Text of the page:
RONNIE O’SULLIVAN – that great snooker colossus – bestrides the sport once again tonight after winning a thrilling Coral UK Championship final, one of the most dramatic big occasion matches of his glittering career.

Holding a 9-4 lead over Judd Trump, it looked as if a coronation was pending. Trump, unable to keep position when in the balls and becoming frustrated at cannons going wrong and general torpor in his game, was sat slumped in his chair, seemingly resigned to defeat.

But he scrambled the 14th and then, in a frenzied blur of frames, Trump reduced his arrears to 9-8, making breaks of 120, 127 and 86. He then put together one of the breaks of the tournament, a 67 pressure clearance, to force the decider.

This was an incredible turnaround, the last four frames being won in 42 minutes. It was classy, stylish, nerveless snooker. The problem ultimately for Trump is that no one excels better in these departments than O’Sullivan himself.

Clearly shaken, O’Sullivan was stirred into action. The 51 break he made to win it was, under the circumstances, one of his best.

He has now won five UK Championship titles, level with Stephen Hendry and one fewer than Steve Davis. O’Sullivan has won 15 ‘triple crown’ titles, the same as Davis with Hendry on 18.

To think that there was talk of a withdrawal due to his ankle injury after his first match. Whatever pain he was feeling was soon inflicted on his opponents. He wasn’t much challenged in the early rounds but Anthony McGill gave him a tough match in the quarter-finals and O’Sullivan was forced to recover from 4-1 down to beat Stuart Bingham in the semis.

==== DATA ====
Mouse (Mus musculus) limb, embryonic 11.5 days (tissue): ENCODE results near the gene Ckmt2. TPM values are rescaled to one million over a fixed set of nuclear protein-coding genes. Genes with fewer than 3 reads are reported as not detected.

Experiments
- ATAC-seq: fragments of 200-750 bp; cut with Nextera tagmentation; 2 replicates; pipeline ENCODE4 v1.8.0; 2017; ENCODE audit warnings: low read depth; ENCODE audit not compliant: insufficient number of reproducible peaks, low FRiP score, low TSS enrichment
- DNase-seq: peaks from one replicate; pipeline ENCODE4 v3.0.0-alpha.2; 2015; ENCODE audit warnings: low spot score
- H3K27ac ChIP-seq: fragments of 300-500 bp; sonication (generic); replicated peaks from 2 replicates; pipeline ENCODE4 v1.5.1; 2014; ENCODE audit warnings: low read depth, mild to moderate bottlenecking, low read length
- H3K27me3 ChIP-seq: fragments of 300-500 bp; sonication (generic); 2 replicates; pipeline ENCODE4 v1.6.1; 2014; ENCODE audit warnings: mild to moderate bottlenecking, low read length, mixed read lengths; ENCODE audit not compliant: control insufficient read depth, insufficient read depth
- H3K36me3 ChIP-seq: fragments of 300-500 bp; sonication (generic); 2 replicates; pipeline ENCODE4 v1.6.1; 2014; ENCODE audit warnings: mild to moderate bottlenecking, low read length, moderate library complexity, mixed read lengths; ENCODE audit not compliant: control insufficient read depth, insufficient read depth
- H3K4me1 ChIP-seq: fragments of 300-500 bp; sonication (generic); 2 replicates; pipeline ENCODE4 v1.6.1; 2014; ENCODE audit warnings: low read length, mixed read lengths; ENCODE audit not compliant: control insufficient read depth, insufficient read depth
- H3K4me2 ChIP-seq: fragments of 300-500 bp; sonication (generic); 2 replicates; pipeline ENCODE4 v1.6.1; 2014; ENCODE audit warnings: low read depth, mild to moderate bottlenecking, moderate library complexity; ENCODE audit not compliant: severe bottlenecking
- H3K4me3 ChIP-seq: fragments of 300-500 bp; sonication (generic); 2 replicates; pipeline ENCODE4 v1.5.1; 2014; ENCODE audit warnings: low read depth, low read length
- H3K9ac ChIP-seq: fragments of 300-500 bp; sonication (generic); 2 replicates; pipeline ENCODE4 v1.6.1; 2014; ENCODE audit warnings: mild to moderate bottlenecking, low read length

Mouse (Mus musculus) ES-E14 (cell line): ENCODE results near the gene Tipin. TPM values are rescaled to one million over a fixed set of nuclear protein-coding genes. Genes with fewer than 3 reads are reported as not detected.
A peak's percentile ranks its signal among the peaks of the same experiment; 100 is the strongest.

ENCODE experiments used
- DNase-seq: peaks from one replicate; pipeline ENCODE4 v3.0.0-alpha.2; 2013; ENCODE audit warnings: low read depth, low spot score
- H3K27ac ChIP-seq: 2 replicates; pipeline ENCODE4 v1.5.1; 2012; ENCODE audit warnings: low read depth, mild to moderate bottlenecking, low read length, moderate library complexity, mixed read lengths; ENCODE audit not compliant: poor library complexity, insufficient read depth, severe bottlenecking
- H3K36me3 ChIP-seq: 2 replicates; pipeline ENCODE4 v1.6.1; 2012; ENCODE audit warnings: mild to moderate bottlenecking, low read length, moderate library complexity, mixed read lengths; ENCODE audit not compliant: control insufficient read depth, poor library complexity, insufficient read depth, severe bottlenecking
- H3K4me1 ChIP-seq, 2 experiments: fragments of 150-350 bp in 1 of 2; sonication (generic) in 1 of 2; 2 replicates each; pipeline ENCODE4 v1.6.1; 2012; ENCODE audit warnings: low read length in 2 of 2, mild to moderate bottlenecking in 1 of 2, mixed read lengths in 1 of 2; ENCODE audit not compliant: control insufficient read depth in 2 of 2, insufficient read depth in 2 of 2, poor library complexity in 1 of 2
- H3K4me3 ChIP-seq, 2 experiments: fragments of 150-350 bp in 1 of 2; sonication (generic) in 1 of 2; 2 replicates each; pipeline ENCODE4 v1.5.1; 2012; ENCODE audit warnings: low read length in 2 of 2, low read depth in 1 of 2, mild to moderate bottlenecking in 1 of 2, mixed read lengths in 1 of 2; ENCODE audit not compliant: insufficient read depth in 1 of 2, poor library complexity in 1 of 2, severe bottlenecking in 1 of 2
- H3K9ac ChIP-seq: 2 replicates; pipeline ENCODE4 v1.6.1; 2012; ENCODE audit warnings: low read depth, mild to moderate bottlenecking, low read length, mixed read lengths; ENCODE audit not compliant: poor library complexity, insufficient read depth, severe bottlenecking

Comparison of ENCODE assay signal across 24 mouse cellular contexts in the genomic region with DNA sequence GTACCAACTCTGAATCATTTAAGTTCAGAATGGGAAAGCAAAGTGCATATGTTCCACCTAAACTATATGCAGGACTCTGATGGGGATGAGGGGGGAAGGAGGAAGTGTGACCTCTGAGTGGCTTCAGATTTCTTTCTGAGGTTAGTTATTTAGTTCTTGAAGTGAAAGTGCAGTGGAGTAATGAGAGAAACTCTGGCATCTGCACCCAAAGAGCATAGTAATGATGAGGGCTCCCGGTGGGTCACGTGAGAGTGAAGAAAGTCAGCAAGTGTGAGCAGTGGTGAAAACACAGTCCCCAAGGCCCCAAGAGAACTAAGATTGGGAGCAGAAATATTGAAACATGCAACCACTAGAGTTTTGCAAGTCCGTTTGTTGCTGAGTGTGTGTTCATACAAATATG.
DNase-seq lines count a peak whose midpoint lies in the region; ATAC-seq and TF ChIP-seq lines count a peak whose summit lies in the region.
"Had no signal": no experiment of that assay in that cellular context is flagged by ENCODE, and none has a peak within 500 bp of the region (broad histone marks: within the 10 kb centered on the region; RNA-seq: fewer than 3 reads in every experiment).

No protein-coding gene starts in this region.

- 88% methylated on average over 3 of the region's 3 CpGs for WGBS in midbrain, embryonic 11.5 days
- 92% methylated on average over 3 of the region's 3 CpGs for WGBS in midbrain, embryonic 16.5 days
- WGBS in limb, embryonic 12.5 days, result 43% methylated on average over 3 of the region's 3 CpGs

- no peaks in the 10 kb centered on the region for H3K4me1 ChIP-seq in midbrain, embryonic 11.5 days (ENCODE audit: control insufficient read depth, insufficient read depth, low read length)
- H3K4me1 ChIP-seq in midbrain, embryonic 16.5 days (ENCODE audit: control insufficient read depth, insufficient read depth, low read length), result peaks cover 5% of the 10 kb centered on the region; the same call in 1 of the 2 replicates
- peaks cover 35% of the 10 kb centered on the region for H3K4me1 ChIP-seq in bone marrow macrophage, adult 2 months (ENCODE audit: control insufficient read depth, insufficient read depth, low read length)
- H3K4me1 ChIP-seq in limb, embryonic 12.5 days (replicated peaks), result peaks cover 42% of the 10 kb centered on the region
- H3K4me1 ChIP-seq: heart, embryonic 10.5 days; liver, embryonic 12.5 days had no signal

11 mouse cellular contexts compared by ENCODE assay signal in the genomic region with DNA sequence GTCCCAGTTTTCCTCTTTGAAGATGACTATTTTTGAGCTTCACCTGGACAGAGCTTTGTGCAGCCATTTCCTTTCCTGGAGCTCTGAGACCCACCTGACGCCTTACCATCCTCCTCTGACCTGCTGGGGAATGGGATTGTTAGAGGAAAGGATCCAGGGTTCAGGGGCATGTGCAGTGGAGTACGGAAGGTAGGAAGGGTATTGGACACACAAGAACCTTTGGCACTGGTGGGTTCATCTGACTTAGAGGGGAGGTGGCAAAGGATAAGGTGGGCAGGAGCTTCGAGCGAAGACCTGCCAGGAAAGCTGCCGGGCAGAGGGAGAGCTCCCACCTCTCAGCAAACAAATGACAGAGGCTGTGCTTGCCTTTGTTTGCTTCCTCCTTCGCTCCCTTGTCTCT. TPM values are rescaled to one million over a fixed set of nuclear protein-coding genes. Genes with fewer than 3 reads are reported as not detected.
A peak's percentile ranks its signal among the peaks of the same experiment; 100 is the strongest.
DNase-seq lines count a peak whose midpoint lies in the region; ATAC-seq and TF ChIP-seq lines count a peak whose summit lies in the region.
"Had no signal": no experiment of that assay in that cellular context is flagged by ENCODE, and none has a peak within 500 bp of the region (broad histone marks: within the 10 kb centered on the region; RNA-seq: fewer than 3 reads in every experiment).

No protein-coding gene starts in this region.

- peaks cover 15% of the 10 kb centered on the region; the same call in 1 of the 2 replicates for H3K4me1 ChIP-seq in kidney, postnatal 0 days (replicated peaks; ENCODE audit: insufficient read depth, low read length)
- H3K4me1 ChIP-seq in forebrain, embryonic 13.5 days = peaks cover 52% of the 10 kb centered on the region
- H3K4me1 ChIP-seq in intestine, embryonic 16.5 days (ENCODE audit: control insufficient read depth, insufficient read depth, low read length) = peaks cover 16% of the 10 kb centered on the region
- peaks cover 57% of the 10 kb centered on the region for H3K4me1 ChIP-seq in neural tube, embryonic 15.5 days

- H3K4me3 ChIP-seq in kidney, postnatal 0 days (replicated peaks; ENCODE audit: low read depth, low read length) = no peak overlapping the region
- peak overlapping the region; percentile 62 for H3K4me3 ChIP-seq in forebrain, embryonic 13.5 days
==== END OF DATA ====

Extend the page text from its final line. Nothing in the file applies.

Then, as at the end against Trump, it was obvious just how much he wanted to win. He may have enjoyed/endured (delete as appropriate) a love-hate relationship with snooker but right now he is enjoying playing and, more particularly, enjoying winning.

 Ronnie O'Sullivan is interviewed by the BBC's Hazel Irvine

Ronnie O'Sullivan is interviewed by the BBC's Hazel Irvine

Trump spoke really well in the aftermath of what must have been a very disappointing defeat. To his great credit he continued to play with the same positive attitude right to the end. He has real belief in his game right now and, when the immediate disappointment recedes, has every reason to tackle the second half of the season with confidence.

But there’s only one Rocket and, with it all on the line, he did it again. It makes one wonder how much more he could have won had he not had his various issues.

But without his various issues, he wouldn’t be Ronnie O’Sullivan. This remarkable snooker player continues to enthral and, based on the way he has played during 2014, will carry on doing so well into his 40s.


Photographs by Monique Limbos.